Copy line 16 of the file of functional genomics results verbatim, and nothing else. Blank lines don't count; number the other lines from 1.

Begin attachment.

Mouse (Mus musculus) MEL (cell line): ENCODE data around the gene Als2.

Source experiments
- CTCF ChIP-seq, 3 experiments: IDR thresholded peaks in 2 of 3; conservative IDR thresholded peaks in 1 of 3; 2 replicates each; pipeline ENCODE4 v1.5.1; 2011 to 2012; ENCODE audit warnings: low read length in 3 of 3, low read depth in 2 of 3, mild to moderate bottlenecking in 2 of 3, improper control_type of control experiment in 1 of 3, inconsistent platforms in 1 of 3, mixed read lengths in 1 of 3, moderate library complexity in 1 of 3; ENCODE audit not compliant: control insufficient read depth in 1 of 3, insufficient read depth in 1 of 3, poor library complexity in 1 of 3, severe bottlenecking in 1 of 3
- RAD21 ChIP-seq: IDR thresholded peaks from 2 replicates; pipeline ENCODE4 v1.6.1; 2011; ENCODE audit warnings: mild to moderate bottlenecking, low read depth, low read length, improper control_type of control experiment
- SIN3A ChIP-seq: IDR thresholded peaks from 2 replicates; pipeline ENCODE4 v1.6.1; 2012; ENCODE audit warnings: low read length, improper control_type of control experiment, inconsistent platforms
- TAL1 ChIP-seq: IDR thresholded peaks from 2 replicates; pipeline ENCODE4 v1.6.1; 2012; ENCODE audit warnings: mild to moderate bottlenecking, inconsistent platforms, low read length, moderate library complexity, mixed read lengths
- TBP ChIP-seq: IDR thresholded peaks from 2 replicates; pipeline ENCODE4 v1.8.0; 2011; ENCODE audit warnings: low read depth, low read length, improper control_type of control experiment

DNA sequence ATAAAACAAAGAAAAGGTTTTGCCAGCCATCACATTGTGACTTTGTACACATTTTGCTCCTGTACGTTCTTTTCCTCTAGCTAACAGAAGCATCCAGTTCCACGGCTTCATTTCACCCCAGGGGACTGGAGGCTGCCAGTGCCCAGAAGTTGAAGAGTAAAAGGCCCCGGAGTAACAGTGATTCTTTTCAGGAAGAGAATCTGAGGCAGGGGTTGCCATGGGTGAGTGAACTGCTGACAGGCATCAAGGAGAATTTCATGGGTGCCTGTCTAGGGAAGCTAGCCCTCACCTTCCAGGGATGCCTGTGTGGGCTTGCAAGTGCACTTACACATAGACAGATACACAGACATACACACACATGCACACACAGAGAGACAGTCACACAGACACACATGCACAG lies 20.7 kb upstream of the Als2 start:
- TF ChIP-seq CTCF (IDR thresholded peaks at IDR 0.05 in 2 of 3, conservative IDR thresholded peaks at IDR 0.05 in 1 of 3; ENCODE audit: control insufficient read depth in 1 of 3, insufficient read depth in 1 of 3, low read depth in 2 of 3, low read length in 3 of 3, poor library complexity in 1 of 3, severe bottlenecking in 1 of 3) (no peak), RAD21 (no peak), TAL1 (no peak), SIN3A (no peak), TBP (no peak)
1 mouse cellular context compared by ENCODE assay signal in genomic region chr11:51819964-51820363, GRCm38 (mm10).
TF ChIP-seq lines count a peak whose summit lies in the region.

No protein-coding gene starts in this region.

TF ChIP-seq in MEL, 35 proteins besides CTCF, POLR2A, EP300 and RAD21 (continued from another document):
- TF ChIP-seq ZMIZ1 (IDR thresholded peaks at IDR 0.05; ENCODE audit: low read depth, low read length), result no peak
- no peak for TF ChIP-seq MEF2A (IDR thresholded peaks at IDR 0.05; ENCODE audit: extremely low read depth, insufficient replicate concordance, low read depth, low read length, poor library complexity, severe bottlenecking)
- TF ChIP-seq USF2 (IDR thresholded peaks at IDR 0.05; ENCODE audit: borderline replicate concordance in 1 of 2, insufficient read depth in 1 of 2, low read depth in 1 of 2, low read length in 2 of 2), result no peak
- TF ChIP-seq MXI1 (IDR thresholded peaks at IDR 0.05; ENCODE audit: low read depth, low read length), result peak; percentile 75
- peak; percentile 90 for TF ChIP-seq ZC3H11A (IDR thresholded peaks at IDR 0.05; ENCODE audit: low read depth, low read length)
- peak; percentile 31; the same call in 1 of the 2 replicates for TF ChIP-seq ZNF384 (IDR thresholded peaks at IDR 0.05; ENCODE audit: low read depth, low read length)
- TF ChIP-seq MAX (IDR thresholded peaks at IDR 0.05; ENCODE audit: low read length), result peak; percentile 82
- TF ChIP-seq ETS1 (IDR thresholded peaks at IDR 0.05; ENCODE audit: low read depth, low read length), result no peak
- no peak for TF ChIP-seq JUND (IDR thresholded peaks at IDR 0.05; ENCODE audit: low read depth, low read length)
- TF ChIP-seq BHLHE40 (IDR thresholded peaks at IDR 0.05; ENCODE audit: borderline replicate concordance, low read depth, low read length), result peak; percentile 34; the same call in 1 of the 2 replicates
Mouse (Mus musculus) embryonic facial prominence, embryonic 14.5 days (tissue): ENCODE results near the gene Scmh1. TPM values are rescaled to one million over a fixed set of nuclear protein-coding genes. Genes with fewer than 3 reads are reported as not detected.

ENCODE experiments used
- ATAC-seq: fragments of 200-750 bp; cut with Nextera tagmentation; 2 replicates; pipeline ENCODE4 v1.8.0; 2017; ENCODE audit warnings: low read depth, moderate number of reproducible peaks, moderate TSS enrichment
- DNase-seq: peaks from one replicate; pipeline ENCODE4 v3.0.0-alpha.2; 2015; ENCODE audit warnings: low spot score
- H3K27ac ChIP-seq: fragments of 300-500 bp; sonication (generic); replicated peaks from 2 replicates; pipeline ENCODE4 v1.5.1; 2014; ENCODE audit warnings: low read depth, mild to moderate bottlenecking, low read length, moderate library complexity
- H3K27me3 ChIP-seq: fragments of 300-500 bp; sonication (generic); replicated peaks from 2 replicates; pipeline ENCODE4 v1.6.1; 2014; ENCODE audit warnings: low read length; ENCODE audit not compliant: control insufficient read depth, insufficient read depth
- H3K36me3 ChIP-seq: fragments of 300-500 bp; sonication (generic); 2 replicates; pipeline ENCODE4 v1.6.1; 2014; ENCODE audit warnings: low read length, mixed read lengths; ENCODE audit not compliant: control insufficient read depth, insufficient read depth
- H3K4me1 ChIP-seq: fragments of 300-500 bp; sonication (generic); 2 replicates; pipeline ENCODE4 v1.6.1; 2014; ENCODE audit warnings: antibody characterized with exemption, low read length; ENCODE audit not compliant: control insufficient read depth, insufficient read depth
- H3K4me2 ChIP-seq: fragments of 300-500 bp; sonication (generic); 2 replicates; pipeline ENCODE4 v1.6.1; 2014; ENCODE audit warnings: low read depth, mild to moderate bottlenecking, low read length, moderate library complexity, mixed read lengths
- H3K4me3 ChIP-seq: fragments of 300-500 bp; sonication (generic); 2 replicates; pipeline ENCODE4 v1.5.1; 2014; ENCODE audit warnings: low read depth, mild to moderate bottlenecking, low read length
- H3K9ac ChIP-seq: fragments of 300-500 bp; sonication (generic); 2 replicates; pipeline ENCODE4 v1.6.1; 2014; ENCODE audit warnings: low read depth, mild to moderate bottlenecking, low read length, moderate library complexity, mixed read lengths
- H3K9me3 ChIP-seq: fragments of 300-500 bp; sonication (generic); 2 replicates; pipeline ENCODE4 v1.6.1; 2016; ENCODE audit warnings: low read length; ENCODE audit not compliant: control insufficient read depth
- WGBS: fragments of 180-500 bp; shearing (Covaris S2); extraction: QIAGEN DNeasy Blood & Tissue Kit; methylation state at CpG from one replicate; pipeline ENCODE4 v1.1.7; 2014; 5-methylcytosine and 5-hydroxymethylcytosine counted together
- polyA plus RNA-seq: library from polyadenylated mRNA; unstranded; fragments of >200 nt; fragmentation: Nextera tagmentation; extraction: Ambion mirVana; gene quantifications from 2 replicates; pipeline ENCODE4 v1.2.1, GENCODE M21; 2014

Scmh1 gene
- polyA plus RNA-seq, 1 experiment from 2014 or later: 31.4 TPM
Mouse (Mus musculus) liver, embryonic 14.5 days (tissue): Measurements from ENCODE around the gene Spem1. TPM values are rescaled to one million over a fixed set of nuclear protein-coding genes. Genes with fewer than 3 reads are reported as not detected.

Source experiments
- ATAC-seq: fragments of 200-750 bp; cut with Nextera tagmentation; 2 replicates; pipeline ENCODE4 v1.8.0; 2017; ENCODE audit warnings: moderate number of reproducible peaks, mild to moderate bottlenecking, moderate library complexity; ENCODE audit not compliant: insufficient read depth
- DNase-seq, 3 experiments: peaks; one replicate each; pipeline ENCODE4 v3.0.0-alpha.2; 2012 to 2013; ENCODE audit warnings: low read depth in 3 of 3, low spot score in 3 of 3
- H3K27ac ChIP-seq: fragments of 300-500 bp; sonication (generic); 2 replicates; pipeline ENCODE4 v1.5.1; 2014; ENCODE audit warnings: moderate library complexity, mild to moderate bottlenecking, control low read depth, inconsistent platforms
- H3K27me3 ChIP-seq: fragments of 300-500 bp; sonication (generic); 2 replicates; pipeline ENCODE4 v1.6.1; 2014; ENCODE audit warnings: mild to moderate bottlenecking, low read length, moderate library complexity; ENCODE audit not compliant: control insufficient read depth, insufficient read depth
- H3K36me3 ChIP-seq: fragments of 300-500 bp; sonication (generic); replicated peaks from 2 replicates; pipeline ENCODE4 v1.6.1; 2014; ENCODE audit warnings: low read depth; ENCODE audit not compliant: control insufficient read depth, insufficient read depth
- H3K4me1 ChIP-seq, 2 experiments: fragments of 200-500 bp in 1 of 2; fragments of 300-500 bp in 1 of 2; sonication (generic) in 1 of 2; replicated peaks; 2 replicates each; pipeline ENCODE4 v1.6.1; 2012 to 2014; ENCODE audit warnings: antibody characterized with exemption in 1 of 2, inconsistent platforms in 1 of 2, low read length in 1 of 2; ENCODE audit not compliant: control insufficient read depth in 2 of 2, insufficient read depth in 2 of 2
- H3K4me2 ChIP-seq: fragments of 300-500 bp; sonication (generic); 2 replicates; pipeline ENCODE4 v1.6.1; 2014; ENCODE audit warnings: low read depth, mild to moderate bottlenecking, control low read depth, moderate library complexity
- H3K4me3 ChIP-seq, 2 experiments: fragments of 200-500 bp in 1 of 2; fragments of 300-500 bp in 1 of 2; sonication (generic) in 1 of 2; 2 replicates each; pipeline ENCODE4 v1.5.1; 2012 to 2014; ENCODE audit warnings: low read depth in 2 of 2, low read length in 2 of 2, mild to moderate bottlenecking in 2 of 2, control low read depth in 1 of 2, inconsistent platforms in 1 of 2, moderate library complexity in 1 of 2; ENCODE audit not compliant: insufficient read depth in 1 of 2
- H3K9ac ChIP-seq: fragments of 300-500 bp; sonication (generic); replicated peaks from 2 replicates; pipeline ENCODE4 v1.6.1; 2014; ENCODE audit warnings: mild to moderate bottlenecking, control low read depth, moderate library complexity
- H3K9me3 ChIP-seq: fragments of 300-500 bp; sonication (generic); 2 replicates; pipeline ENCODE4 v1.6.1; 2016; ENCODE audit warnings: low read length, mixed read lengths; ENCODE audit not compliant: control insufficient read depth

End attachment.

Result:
- TF ChIP-seq USF2 (IDR thresholded peaks at IDR 0.05; ENCODE audit: borderline replicate concordance in 1 of 2, insufficient read depth in 1 of 2, low read depth in 1 of 2, low read length in 2 of 2), result no peak